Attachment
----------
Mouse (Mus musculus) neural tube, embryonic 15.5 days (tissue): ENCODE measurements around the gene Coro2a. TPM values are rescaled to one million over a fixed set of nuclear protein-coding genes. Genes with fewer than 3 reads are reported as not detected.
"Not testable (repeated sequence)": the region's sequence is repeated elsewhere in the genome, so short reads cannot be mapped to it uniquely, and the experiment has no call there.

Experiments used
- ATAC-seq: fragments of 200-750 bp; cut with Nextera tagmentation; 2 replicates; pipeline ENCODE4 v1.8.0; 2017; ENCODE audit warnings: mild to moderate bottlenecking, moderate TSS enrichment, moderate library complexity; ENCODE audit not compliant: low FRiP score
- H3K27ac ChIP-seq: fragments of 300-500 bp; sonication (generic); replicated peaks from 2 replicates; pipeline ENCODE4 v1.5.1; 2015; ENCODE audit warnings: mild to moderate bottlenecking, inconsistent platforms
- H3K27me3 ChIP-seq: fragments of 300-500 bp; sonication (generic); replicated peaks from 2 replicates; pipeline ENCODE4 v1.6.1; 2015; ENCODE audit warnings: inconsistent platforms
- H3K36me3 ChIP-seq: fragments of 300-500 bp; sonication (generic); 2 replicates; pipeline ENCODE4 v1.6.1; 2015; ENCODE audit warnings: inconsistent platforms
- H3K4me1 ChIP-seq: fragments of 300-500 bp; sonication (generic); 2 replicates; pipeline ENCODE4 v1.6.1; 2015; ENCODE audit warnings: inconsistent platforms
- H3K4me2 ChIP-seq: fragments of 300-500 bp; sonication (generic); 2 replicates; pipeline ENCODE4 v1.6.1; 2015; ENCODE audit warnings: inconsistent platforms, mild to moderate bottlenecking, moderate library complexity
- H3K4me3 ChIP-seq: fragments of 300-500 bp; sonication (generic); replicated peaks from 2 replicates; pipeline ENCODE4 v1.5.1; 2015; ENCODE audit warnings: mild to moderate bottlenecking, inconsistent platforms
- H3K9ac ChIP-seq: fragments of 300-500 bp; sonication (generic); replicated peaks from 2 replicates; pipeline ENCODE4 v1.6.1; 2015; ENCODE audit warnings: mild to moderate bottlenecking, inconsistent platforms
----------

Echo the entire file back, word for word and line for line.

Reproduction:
Mouse (Mus musculus) neural tube, embryonic 15.5 days (tissue): ENCODE measurements around the gene Coro2a. TPM values are rescaled to one million over a fixed set of nuclear protein-coding genes. Genes with fewer than 3 reads are reported as not detected.
"Not testable (repeated sequence)": the region's sequence is repeated elsewhere in the genome, so short reads cannot be mapped to it uniquely, and the experiment has no call there.

Experiments used
- ATAC-seq: fragments of 200-750 bp; cut with Nextera tagmentation; 2 replicates; pipeline ENCODE4 v1.8.0; 2017; ENCODE audit warnings: mild to moderate bottlenecking, moderate TSS enrichment, moderate library complexity; ENCODE audit not compliant: low FRiP score
- H3K27ac ChIP-seq: fragments of 300-500 bp; sonication (generic); replicated peaks from 2 replicates; pipeline ENCODE4 v1.5.1; 2015; ENCODE audit warnings: mild to moderate bottlenecking, inconsistent platforms
- H3K27me3 ChIP-seq: fragments of 300-500 bp; sonication (generic); replicated peaks from 2 replicates; pipeline ENCODE4 v1.6.1; 2015; ENCODE audit warnings: inconsistent platforms
- H3K36me3 ChIP-seq: fragments of 300-500 bp; sonication (generic); 2 replicates; pipeline ENCODE4 v1.6.1; 2015; ENCODE audit warnings: inconsistent platforms
- H3K4me1 ChIP-seq: fragments of 300-500 bp; sonication (generic); 2 replicates; pipeline ENCODE4 v1.6.1; 2015; ENCODE audit warnings: inconsistent platforms
- H3K4me2 ChIP-seq: fragments of 300-500 bp; sonication (generic); 2 replicates; pipeline ENCODE4 v1.6.1; 2015; ENCODE audit warnings: inconsistent platforms, mild to moderate bottlenecking, moderate library complexity
- H3K4me3 ChIP-seq: fragments of 300-500 bp; sonication (generic); replicated peaks from 2 replicates; pipeline ENCODE4 v1.5.1; 2015; ENCODE audit warnings: mild to moderate bottlenecking, inconsistent platforms
- H3K9ac ChIP-seq: fragments of 300-500 bp; sonication (generic); replicated peaks from 2 replicates; pipeline ENCODE4 v1.6.1; 2015; ENCODE audit warnings: mild to moderate bottlenecking, inconsistent platforms